Obscure Literary Genres You Probably Haven’t Heard Of
Looking for a new read? Bored with the usual selection of books? Perhaps you need to try one of these genres.
Taken from the name of John Kendrick Bangs, it is a sub-genre of fantasy in which the lives of historical and famous people after death are the subject. Bangs did not actively make up a new genre, but it was a common theme in four of his works such as Mr. Munchausen.
This is a type of coming-of-age novel. The lead character in the story undergoes a transformation through education and experience. Examples of this genre are Parzival by Wolfram von Eschenbach, The Adventures of Huckleberry Finn by Mark Twain, and The Kite Runner by Khaled Hosseini.
Comedy of Manners
Comedy of manners is a form of satire which focuses on the manners of some social classes. They feature stock characters who act like their stereotypes. Notable examples are The Country Wife by William Wycherley and Hay Fever by Noel Coward.
The name is derived from the Greek words meaning “work” and “path.” Reading ergodic literature requires non-trivial participation from the reader to reconstruct the text. It means that the traditional way of reading text from start to finish simply won’t do. The narratives are sometimes not written in order just like in House of Leaves by Mark Z. Danielewski.
Hard Science Fiction
While most science fiction relies on existing technology and theories, hard science fiction ups the tempo with its emphasis on scientific accuracy. If you don’t mind highly technical lingo and even computations, you should read Tau Zero by Poul Anderson, Contact by Carl Sagan, and the Grand Tour Series by Ben Bova.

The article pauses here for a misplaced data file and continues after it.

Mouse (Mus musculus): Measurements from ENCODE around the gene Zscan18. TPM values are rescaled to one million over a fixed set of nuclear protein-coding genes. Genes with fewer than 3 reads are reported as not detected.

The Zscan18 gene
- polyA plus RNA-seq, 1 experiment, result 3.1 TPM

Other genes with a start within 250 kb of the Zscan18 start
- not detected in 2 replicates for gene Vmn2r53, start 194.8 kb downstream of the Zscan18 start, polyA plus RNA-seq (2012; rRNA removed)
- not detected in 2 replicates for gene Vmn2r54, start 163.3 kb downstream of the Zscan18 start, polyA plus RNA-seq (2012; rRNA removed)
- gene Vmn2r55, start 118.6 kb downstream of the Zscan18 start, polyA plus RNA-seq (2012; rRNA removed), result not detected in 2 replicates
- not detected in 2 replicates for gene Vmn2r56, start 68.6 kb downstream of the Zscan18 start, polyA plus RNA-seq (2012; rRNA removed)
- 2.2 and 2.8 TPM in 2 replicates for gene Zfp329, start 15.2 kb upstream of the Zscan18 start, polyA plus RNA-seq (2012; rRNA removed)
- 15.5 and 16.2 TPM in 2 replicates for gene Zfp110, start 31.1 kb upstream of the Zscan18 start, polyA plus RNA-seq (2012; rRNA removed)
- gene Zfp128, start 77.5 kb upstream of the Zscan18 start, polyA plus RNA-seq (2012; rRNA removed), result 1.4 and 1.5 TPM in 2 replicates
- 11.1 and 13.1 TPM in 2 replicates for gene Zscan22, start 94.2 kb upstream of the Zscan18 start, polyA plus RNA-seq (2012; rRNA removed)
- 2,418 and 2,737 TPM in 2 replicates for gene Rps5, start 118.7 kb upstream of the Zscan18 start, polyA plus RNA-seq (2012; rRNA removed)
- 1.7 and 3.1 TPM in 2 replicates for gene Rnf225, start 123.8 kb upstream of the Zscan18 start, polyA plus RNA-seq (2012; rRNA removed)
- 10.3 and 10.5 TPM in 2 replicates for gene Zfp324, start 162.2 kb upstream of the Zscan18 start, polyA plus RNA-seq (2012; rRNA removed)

Hardboiled fiction blurs the line between crime fiction and detective stories. The genre has probably popularized the antihero lead character, who has a cynic view of the world after witnessing violence and crime from gangs and even the system that’s supposed to protect the people from it. Examples are The Big Sleep by Raymond Chandler and The Maltese Falcon by Dashiell Hammett.
Punk is a sub-genre of science fiction in which the main character is often marginalized, rebellious, disillusioned and cynical. Steampunk novels are set in an alternate period like the Victorian era. Cyberpunk on the other hand focuses on the impact of modern technology on people such as body modifications. Examples are Perdido Street Station by China Mieville and The Difference Engine by Bruce Sterling and William Gibson.
This Chinese fantasy sub-genre is similar to mythological fantasy in the West. The theme is usually the lives and exploits of the Chinese mythology deities, monsters, immortals and heroes. One example is the Journey to the West by Wu Cheng’en.
Wuxia focuses on martial arts. Most of the works are set in a fantasy world, but others also include historical figures in ancient China. One example is the Romance of the Three Kingdoms by Luo Guanzhong, which is a romantic retelling of the Three Kingdoms period.